Pirate Party backed by almost half of Iceland's voters in poll following Panama Papers scandal

The Progressive Party's Sigmundur David Gunnlaugsson has stood down as Prime Minister for an 'unspecified amount of time'

People gather during a protest on Austurvollur Square in front of the Icelandic Parliament in Reykjavic, Iceland, calling for the resignation of prime minister Sigmundur Davíð Gunnlaugsson on 04 April, 2016,
People gather during a protest on Austurvollur Square in front of the Icelandic Parliament in Reykjavic, Iceland, calling for the resignation of prime minister Sigmundur Davíð Gunnlaugsson on 04 April, 2016,

The Pirate Party would receive nearly half of voters' support if Iceland held a general election now, new statistics have revealed.

The anti-establishment party received 43 per cent of the vote according to research by Icelandic media organisations Fréttablaðið, Stöð 2 and Vísir.

The Progressive Party, currently in a coalition with the Independence Party, would only receive 7.9 per cent support, Iceland Monitor reports.

The rising popularity of the Pirate Party, which campaigns in favour of transparency and direct democracy, among people in Iceland is in response to the leak of the Panama Papers.

The documents from Panamanian law firm Mossack Fonseca reportedly revealed that Sigmundur David Gunnlaugsson, who stood aside as Prime Minister for an “unspecified amount of time” earlier this week, owned an offshore company in the British Virgin Islands with his wife.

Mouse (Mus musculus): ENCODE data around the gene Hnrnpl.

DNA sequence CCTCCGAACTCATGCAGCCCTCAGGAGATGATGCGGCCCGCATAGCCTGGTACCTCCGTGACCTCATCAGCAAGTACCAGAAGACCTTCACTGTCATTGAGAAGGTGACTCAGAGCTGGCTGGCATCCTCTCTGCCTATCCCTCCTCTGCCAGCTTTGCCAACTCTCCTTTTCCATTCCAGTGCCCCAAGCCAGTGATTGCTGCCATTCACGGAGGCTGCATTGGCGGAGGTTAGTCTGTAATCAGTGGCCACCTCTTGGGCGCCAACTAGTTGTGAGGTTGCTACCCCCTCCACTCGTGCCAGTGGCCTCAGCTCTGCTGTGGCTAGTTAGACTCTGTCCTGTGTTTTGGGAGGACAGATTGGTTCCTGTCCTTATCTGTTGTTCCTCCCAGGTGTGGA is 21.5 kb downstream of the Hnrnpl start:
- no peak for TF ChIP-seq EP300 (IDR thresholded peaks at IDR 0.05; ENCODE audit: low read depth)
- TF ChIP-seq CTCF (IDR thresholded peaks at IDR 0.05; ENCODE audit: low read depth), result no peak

Mr Gunnlaugsson did not declare Wintris, which held millions in the bonds of failed Icelandic banks, when he entered parliament, according to the International Consortium of Journalists. He has denied any wrongdoing and says he sold his shares in the company to his wife.

But MPs in the opposition have said it is a conflict of interest with his duties.

What are The Panama Papers?

The government has named Fisheries Minister Sigurdur Ingi Johannsson as Prime Minister and he is due to meet Iceland's president Olafur Ragnar Grimsson on Thursday.

However the opposition in planning on pursuing a vote of no confidence in the government in parliament.

Earlier, Pirate Party member Helgi Hrafn Gunnarsson said: “We will still push forward for a proposal to dissolve parliament and hold earlier elections.”

Elections have now been brought forward to autumn.

The Panama Papers has named a number of current and former world leaders who allegedly used the services of Mossack Fonesca. However, there is no suggestion that anyone named has done anything illegal.

Additional reporting by agencies

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